May 4, 2011
While public relations isn't rocket science, it's also not a cakewalk. It takes considerable research, planning and wisdom to execute a good public relations and marketing plan. And by wisdom, I also mean common sense.
Before your first visit to a new doctor, accountant, lawyer or anyone else you plan to work with long-term, you probably research their background considerably. Take the same initiative when you contact members of the press. (Putting on my press hat ). I receive pitches each day about topics that simply don't apply to what I write about: New furniture lines, artists in Michigan, movies, viagra competitors. They clutter my inbox. Alternatively, good publicists send me pitches targeted to what I write. Here's an example I've come up with: "I read your article last week about the use of methyl iodide in strawberry farming. I represent Chef Jane Doe, whose May menu features strawberries from seven local growers. She's going to use them in seven different desserts and, on May 30, a panel of local dignitaries will vote for the most flavorful."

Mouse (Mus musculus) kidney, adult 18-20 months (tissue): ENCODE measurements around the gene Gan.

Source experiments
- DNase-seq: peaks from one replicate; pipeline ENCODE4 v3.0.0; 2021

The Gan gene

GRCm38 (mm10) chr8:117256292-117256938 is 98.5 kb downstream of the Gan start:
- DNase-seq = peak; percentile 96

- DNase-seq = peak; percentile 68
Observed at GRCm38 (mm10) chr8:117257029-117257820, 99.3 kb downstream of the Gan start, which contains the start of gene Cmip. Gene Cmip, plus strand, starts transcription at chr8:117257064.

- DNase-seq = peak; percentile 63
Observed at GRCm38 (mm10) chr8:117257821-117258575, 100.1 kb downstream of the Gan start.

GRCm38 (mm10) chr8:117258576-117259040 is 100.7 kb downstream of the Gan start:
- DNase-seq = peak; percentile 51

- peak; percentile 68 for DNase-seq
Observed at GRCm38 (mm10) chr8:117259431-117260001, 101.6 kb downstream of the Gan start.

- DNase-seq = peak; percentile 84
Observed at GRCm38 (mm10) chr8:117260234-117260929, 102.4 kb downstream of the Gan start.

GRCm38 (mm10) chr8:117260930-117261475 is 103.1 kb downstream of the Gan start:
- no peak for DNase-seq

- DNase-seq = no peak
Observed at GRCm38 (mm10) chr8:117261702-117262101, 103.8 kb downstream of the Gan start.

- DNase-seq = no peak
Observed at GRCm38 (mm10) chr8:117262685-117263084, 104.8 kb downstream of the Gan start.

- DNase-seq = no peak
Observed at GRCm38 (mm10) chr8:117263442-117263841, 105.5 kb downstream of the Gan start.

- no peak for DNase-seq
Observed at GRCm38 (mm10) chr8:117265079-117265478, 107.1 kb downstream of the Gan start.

Good, relevant tie-in and a demonstrated knowledge of what I cover.
Real life example: I received a recent email from a marketing coordinator who pitched an event for one of my columns. I wrote about the event and she followed up to see whether it ran and on what date. She obviously doesn't read my column, which is fine personally, but not recommended professionally. I responded with the date it ran. A simple online search would turn up the article, but rather than doing that, she responded to my email. "Was this just a calendar posting or article? What section was it included in?" I only write one column in this particular publication and it's consistantly the same length and features the same type of information. She drove the nail in the coffin, asking me to do the work. She was writing a report for her client and was asking me to do part of her research.
Members of the press are busy. They write about our clients, doing them -- and us -- a great service. It's important not to waste their time. If they call you for an interview, fantastic! Don't ask them to email you their contact information so you can respond; write it down yourself. Make their life easy, because their work is not. Then, you'll have a press friend for life -- or as long as you choose to contact them. Research their work before pitching. In other work, measure twice, cut once.